Confident that anti-PD-1 antibodies could be used to develop cancer drugs, Honjo approached numerous pharmaceutical firms in Japan. He was initially met with skepticism about cancer immunotherapy at every turn, and not a single company said yes, not even Ono Pharmaceutical. Turning his eyes overseas, Honjo then sounded out a US venture company and received an enthusiastic response. When he told Ono Pharmaceutical about this, it made a last-minute decision to take on development of the drug. The company’s change of heart is said to have been because it was contacted by US biotechnology firm Medarex, which held the patents and technology for creating human antibodies, about developing clinical applications for the anti-PD-1 antibody.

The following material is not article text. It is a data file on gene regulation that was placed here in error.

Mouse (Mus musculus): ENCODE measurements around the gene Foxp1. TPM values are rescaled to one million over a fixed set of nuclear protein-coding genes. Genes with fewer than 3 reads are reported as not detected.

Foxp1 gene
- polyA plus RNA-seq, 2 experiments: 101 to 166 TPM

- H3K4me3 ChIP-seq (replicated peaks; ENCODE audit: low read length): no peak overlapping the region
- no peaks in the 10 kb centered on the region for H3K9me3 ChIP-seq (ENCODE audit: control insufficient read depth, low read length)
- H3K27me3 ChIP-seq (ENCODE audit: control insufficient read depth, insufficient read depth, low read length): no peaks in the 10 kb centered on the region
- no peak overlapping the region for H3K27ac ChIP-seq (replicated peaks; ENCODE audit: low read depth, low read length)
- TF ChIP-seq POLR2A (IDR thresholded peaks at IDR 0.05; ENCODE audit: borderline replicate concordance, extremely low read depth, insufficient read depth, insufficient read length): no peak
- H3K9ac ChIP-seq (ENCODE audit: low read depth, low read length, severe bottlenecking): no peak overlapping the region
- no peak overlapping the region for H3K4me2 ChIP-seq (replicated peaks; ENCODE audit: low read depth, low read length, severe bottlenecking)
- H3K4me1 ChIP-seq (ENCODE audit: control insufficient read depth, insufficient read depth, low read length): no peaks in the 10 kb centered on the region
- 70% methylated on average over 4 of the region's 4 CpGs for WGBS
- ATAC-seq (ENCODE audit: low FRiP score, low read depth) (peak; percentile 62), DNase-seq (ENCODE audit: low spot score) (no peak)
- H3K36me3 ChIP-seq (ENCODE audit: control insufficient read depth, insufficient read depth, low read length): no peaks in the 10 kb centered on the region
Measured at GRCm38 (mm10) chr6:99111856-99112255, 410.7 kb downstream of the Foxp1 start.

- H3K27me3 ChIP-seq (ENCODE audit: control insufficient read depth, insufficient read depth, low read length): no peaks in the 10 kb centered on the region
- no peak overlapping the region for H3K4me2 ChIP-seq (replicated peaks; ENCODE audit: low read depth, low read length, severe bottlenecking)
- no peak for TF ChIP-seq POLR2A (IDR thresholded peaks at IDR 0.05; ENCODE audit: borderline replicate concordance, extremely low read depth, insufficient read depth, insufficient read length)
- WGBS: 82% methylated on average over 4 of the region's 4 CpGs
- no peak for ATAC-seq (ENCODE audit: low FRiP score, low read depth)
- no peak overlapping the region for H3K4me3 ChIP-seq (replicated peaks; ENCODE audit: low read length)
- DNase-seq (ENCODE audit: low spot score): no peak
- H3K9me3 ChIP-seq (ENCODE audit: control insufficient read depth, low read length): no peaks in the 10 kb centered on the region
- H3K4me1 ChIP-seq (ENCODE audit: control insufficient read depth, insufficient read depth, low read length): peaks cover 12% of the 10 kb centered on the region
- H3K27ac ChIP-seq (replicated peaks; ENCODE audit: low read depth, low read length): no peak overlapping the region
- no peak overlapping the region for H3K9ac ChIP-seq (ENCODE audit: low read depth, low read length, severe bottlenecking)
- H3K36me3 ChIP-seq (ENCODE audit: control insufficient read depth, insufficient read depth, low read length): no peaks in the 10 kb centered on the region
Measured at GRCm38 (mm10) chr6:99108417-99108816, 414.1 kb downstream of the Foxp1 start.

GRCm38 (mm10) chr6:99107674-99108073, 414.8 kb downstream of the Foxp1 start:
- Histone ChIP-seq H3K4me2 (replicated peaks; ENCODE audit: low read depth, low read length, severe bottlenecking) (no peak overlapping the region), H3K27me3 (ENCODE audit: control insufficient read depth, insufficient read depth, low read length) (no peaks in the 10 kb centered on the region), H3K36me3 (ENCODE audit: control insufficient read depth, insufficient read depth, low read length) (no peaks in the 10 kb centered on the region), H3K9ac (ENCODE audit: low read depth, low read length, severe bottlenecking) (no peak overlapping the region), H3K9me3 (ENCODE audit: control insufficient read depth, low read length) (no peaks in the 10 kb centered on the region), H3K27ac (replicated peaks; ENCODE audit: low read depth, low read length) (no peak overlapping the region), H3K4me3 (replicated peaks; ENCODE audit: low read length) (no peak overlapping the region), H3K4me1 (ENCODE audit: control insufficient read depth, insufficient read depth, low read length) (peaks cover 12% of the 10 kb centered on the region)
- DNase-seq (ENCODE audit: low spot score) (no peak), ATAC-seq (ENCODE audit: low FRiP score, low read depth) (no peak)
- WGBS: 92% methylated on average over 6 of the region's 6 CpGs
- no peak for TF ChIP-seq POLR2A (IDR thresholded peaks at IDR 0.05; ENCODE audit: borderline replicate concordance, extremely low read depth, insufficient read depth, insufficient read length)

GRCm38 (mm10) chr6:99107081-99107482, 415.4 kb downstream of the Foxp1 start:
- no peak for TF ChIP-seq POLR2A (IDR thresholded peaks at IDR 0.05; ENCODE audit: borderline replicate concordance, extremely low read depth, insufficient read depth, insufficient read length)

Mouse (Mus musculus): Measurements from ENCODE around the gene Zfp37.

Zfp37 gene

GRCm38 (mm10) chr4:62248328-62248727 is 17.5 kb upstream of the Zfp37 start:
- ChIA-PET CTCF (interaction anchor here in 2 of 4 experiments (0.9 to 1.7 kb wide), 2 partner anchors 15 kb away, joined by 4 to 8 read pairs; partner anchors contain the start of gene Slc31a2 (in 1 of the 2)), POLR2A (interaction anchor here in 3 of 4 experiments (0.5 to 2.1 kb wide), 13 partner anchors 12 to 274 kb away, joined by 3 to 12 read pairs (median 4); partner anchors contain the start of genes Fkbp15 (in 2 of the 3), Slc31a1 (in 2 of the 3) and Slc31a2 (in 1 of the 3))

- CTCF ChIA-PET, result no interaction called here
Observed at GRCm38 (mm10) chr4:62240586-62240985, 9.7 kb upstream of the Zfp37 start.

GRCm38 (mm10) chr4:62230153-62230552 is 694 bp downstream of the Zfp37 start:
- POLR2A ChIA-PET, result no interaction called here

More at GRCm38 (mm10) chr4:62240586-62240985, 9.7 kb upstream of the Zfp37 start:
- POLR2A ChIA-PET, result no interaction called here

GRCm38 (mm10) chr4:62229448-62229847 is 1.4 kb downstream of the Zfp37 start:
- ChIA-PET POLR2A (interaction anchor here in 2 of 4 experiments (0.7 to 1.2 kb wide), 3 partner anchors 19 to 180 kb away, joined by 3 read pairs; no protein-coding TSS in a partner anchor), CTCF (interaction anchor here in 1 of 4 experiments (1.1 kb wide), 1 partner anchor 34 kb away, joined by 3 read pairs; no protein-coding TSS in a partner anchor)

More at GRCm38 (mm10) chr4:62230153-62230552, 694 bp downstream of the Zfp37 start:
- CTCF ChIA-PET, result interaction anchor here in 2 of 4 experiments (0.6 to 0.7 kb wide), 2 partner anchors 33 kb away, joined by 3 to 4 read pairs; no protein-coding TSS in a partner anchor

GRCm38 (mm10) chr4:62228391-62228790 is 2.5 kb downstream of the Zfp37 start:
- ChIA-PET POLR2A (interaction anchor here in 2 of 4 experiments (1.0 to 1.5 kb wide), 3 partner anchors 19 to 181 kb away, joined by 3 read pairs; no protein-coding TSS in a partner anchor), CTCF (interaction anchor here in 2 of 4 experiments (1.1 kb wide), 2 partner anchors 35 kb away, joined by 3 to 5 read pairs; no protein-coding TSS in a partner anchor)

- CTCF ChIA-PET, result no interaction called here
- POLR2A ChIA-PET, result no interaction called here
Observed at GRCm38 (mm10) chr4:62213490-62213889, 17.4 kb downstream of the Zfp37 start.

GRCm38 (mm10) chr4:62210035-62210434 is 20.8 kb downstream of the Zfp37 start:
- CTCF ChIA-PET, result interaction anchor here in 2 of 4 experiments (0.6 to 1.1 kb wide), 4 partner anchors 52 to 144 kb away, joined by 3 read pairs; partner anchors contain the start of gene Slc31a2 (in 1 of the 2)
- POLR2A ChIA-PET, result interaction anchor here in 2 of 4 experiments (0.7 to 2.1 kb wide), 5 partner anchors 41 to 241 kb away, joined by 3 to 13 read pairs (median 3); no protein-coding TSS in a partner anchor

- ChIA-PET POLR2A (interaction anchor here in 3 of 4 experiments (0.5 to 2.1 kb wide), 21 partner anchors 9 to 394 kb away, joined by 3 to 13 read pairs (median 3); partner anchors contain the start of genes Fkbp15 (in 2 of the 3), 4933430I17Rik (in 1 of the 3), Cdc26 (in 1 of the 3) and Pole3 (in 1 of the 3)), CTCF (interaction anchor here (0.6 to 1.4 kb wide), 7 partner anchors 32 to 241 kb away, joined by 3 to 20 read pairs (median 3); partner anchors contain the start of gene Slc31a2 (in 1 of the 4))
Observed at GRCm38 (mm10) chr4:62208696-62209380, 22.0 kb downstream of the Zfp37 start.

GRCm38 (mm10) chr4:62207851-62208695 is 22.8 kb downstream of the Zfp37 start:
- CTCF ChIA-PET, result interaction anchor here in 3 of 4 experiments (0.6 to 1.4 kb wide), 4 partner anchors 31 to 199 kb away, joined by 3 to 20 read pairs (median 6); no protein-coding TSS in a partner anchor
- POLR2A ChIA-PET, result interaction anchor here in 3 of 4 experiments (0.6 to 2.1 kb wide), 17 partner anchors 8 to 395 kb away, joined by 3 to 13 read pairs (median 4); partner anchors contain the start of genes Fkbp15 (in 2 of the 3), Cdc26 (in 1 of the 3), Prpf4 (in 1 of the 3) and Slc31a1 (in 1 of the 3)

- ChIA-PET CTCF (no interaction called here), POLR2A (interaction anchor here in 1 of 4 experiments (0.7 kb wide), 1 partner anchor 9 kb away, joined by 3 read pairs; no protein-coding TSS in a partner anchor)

The human anti-PD-1 antibody nivolumab was approved by the US Food and Drug Administration as an investigative new drug in 2006, and clinical trials began in the United States the same year. Development picked up steam after US pharmaceutical giant Bristol-Myers Squibb acquired Medarex in 2009 for $2.4 billion.
The Birth of Opdivo in 2014